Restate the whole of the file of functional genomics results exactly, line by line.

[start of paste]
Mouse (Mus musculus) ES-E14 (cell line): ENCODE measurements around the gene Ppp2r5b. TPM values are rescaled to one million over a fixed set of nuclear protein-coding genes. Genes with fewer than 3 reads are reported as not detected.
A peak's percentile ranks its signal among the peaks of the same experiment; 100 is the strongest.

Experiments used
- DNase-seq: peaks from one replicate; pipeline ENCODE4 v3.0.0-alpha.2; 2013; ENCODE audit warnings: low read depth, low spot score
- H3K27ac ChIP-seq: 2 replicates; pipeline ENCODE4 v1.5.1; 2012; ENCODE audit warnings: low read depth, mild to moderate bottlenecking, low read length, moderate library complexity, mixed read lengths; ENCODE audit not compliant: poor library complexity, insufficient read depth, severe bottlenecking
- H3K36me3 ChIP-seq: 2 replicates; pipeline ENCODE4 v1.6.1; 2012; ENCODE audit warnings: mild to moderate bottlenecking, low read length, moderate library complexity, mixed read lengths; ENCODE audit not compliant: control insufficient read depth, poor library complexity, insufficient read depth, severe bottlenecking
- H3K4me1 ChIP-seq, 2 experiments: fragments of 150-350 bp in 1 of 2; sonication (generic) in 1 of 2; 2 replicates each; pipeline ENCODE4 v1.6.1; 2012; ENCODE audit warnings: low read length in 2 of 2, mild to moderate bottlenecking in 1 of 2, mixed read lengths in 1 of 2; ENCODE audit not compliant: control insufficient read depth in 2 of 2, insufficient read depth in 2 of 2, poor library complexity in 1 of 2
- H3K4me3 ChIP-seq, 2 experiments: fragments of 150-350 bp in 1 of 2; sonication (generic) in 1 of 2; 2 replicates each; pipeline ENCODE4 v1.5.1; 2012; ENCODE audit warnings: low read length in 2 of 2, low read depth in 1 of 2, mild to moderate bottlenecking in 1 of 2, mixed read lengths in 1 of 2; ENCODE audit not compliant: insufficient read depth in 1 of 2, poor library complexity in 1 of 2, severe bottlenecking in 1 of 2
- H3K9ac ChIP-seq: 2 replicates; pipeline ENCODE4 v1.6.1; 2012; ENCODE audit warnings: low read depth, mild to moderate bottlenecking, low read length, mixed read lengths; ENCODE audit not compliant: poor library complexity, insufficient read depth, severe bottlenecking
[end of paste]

Mouse (Mus musculus) ES-E14 (cell line): ENCODE measurements around the gene Ppp2r5b. TPM values are rescaled to one million over a fixed set of nuclear protein-coding genes. Genes with fewer than 3 reads are reported as not detected.
A peak's percentile ranks its signal among the peaks of the same experiment; 100 is the strongest.

Experiments used
- DNase-seq: peaks from one replicate; pipeline ENCODE4 v3.0.0-alpha.2; 2013; ENCODE audit warnings: low read depth, low spot score
- H3K27ac ChIP-seq: 2 replicates; pipeline ENCODE4 v1.5.1; 2012; ENCODE audit warnings: low read depth, mild to moderate bottlenecking, low read length, moderate library complexity, mixed read lengths; ENCODE audit not compliant: poor library complexity, insufficient read depth, severe bottlenecking
- H3K36me3 ChIP-seq: 2 replicates; pipeline ENCODE4 v1.6.1; 2012; ENCODE audit warnings: mild to moderate bottlenecking, low read length, moderate library complexity, mixed read lengths; ENCODE audit not compliant: control insufficient read depth, poor library complexity, insufficient read depth, severe bottlenecking
- H3K4me1 ChIP-seq, 2 experiments: fragments of 150-350 bp in 1 of 2; sonication (generic) in 1 of 2; 2 replicates each; pipeline ENCODE4 v1.6.1; 2012; ENCODE audit warnings: low read length in 2 of 2, mild to moderate bottlenecking in 1 of 2, mixed read lengths in 1 of 2; ENCODE audit not compliant: control insufficient read depth in 2 of 2, insufficient read depth in 2 of 2, poor library complexity in 1 of 2
- H3K4me3 ChIP-seq, 2 experiments: fragments of 150-350 bp in 1 of 2; sonication (generic) in 1 of 2; 2 replicates each; pipeline ENCODE4 v1.5.1; 2012; ENCODE audit warnings: low read length in 2 of 2, low read depth in 1 of 2, mild to moderate bottlenecking in 1 of 2, mixed read lengths in 1 of 2; ENCODE audit not compliant: insufficient read depth in 1 of 2, poor library complexity in 1 of 2, severe bottlenecking in 1 of 2
- H3K9ac ChIP-seq: 2 replicates; pipeline ENCODE4 v1.6.1; 2012; ENCODE audit warnings: low read depth, mild to moderate bottlenecking, low read length, mixed read lengths; ENCODE audit not compliant: poor library complexity, insufficient read depth, severe bottlenecking